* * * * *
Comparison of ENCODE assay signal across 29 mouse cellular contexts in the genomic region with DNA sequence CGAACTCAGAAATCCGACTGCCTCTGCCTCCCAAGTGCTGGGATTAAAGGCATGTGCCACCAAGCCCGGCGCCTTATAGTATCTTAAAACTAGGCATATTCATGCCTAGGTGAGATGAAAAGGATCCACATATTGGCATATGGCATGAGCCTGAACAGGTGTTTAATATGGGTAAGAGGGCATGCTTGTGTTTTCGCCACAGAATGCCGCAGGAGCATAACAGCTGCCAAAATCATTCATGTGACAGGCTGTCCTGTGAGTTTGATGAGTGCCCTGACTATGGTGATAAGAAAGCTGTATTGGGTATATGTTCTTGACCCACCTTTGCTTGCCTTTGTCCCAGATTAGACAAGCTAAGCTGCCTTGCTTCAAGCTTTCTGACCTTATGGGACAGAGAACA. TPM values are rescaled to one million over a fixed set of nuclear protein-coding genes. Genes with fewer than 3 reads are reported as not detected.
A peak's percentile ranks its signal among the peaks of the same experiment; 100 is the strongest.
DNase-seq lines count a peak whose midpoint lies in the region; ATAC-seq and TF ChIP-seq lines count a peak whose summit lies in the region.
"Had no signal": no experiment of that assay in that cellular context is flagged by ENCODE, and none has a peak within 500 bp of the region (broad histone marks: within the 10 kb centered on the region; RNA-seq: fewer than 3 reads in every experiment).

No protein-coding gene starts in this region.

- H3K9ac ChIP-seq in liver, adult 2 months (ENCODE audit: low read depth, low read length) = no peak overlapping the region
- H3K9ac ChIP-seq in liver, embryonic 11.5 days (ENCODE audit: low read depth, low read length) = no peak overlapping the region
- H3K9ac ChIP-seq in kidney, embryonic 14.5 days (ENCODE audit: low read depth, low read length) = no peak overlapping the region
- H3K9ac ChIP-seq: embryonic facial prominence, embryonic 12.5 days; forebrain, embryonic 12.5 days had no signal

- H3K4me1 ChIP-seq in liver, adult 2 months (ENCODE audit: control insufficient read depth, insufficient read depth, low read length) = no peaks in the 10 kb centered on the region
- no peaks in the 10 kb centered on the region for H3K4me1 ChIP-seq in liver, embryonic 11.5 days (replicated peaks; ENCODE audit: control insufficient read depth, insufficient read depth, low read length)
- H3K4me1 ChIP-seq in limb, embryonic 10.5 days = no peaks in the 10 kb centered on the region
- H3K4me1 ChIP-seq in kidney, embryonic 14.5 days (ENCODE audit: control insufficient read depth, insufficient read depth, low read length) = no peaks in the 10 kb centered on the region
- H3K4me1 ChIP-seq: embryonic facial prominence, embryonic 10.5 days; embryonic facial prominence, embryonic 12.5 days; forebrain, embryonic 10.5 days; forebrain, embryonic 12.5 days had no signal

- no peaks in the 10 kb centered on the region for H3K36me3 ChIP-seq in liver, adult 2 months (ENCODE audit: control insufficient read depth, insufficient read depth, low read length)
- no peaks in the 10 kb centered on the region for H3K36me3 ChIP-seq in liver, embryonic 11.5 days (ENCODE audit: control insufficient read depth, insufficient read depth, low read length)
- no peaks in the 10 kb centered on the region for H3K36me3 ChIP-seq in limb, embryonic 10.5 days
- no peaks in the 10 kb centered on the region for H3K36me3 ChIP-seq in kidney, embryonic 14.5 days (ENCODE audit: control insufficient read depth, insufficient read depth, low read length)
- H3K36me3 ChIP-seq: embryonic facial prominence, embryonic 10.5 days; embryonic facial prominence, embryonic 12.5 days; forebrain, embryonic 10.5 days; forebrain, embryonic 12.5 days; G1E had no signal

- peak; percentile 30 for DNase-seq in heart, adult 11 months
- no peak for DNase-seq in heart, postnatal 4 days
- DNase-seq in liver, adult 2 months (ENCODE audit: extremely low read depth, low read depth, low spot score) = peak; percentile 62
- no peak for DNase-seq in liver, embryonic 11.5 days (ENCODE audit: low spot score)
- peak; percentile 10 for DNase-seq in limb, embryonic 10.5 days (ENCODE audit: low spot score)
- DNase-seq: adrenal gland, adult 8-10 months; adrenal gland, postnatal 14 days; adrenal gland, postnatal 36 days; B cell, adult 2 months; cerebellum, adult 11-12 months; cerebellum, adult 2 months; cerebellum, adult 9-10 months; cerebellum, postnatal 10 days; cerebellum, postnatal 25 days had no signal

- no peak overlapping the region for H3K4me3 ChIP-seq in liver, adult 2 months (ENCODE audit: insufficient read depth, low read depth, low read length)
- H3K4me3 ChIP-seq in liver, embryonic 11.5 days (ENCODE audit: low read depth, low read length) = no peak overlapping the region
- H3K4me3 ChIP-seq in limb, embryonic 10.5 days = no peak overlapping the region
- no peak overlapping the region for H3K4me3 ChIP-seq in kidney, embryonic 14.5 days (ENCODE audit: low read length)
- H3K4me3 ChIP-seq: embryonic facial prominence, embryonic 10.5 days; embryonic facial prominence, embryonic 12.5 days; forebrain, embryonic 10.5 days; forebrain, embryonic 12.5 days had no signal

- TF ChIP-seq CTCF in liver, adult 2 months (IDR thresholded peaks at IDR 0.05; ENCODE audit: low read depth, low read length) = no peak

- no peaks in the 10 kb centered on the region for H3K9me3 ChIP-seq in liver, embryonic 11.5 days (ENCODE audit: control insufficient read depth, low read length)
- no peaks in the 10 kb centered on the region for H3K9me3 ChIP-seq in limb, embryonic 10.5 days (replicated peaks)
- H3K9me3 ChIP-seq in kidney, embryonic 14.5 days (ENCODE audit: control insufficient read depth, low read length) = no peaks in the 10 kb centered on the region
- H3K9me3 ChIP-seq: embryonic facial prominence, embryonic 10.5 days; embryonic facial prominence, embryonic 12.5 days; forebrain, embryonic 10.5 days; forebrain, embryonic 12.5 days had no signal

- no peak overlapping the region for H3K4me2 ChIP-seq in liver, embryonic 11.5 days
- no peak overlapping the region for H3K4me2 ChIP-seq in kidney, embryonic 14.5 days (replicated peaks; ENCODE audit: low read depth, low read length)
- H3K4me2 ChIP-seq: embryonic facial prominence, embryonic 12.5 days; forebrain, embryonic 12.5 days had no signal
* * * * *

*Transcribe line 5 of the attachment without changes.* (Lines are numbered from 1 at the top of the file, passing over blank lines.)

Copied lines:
No protein-coding gene starts in this region.